Fiction – print. Little, Brown and Company, 2017. Originally published 2016. 387 pgs. Purchased.
Teenage girls across the globe now hold a tremendous amount of power – electric currents flowing through their bodies can be harnessed to hurt, maim, and even kill. As these young women learn how to harness and transfer their powers, they topple male-dominated power structures around the globe, including the Saudi Arabian government, the United States military, and the religious authority of the Pope.
The collapse of the patriarchy is confirmed by the letters between Naomi Alderman and Neil Adam Armon, a clever anagram of the author’s name, that bookend the story. Naomi and Neil discuss how realistic Neil’s fictional story is given men are weak, emotional, and, thus, incapable of holding power. (Sound familiar?) How the collapse of the patriarchy comes about, though, is told through the manuscript that Neil and Naomi are discussing.
This piece of historical fiction follows five characters:
- Allie, who uses her power to escape from her sexually abusive foster father and becomes Mother Eve, the spiritual leader of a female-based religion
- Margot, the mayor of an unnamed US city who develops training centers for teenage girls that feeds the military-industrial complex
- Roxy, the daughter of a London gangster who wants revenge for the brutal murder of her mother
- Jocelyn (or Jos), the eldest daughter of Margot, who experiences unexplained fluctuations with her power that leave her an outcast among women her age
- Tunde, the only male character, who leaves his native Nigeria and becomes a journalist focused on documenting the rise of women around the world
The four characters are tied together largely through their connections to Tatiana Moskalev, the former first lady of Moldova. Once Tatiana receives the power, she kills her husband, takes over the role of president, and reconstitutes Moldova as a matriarchal country called Bessapara. A portion of Moldova breaks apart from Bessapara and serves as a regrouping base for the King of Saudi Arabia after he was deposed in a female-led uprising.
Given the threat along their borders, Bessapara desires the military support of the US military. Tatiana leans on Margot to use her new political clout to support her request or, at the very least, negotiate the deployment of the paramilitary organization Jocelyn is now a part of. Yet, the instability of Bessapara’s borders makes it an ideal spot for Roxy to run her father’s drug run, an action she undertakes with Tatiana’s blessing.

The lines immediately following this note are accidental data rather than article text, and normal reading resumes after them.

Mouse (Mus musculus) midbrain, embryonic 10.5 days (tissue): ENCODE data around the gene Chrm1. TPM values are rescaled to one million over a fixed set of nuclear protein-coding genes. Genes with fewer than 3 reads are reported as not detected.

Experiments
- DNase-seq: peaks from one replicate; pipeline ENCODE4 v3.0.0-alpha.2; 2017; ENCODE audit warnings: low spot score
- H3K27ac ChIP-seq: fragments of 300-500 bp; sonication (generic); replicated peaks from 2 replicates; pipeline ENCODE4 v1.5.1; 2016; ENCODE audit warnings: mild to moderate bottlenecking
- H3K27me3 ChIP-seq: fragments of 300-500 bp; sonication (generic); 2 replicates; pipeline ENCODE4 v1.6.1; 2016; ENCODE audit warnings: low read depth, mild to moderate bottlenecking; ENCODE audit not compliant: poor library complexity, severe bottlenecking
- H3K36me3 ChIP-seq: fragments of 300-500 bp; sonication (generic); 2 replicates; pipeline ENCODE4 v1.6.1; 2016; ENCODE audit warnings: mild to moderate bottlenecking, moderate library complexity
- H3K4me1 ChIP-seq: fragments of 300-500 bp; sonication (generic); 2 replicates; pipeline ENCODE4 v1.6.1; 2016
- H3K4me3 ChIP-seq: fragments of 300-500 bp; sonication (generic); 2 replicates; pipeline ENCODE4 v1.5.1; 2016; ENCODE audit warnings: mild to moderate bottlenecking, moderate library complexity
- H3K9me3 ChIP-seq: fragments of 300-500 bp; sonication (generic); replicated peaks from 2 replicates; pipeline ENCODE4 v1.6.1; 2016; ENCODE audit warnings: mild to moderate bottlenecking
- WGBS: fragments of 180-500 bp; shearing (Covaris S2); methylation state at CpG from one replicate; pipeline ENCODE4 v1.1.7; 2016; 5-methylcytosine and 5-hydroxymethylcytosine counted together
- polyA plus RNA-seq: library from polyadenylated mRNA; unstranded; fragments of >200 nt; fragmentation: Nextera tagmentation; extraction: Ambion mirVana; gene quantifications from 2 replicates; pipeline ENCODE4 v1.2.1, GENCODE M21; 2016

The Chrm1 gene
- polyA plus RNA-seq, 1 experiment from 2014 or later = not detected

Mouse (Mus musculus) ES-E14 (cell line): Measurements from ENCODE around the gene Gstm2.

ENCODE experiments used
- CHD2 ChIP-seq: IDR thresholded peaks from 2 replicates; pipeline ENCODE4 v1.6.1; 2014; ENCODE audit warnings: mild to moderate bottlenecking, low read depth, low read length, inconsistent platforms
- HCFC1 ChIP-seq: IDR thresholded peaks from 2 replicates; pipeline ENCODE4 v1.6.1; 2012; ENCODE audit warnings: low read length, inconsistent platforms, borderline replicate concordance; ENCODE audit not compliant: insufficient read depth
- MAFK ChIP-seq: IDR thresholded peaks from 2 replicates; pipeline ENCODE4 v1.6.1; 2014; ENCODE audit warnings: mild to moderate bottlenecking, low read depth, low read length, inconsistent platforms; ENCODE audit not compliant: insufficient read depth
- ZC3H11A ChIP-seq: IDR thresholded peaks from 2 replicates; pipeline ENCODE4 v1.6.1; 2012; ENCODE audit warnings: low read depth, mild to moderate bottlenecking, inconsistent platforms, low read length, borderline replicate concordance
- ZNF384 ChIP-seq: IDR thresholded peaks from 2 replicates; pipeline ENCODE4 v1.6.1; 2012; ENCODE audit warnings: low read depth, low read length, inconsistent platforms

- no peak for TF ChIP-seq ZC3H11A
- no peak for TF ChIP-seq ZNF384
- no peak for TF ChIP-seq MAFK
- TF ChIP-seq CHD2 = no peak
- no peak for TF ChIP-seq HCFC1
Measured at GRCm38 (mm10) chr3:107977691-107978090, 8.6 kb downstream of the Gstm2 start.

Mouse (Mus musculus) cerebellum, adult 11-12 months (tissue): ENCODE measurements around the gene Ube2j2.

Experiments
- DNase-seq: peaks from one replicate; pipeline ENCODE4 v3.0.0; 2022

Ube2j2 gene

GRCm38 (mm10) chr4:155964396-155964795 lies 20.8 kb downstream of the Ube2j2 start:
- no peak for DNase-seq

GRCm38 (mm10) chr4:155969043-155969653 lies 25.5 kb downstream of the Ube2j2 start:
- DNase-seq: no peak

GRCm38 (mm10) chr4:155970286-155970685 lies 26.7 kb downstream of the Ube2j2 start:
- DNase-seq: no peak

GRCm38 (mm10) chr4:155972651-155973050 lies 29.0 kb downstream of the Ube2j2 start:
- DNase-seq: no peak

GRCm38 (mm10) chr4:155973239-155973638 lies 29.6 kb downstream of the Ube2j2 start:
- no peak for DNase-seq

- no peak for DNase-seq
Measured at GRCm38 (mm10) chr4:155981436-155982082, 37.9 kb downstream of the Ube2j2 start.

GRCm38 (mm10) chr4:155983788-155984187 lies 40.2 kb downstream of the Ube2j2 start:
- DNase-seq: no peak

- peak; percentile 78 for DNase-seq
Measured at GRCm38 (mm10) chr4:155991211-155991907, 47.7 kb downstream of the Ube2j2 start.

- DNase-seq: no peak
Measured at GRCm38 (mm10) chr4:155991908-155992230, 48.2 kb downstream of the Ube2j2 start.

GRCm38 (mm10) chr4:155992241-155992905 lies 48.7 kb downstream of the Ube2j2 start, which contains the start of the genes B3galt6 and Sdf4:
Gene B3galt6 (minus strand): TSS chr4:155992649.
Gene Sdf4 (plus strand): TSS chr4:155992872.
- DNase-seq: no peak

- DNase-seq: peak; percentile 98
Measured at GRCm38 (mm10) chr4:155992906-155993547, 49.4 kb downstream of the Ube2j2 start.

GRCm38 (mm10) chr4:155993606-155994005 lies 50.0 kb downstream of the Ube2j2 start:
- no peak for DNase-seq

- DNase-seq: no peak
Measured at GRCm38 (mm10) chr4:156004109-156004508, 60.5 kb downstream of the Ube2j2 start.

Allie, meanwhile, arrives in Bessapara because the voice in her head tells her that Mother Eve needs to be on hand to shepherded in a new era. And Tunde travels to the newly formed country following a tip about the increasingly marginalization and persecution of men within the borders of Bessapara.
A few weeks ago, I stumbled across a critique of the way science fiction writers, particularly those of dystopian novels like The Power, introduce matriarchal societies while maintaining the same power structures. Women hold the majority – if not, all – of political offices and leadership roles for businesses while men are presented as nurturers and caregivers.
This critique, which I found on tumblr and now cannot locate, argues that merely swapping the roles of men and women demonstrates a lack of imagination or ingenuity on the part of the writer. It shows that the writer is incapable of imagining a world where women hold power or where dynamics between different sexes manifest outside of the provider-nurturer dynamic found on Earth.
As I read Alderman’s novel, I kept circling back to this critique and wondering how accurate and fair it would be to apply to this novel. Women assume the roles the men previously held through similar mechanisms – Margot amplifies her political power by provide economic kickbacks to the military-industrial complex; Mother Eve relies on the cult of personality around her identity much like the Pope and other religious leaders; Roxy eliminates her competition through violence; and Tatiana manipulates people’s fears to solidify her power. The same power structures and the same world problems exist in this new society; the only difference is women are in charge.
Yet, I’m hesitant to apply this critique to Alderman’s novel because she isn’t dreaming up a new society. Instead, it is the story of how women capture power within a society where the roles of men versus women, powerful versus weak are already defined. The novel ends up being a critique of the patriarchy, the violence permeating our society, and the way power corrupts. It also thoroughly eviscerates the idea that women in power would automatically lead to a safer society.
Alderman’s novel was optioned for a TV series by Amazon back in February. Her writing style lends itself really well to a visual medium – vivid, tightly written dialogue, and well-paced drama. It will be interesting to see how well her critique of our society translates to the small screen. Done well, it could spark an interesting conversation for readers and non-readers of Alderman’s novel.
‘The Power’ by Naomi Alderman won the Women’s Prize for Fiction in 2017. This prize was previously known as the Orange Prize for Fiction between 1996 and 2012 and the Baileys Prize for Fiction between 2014 and 2017.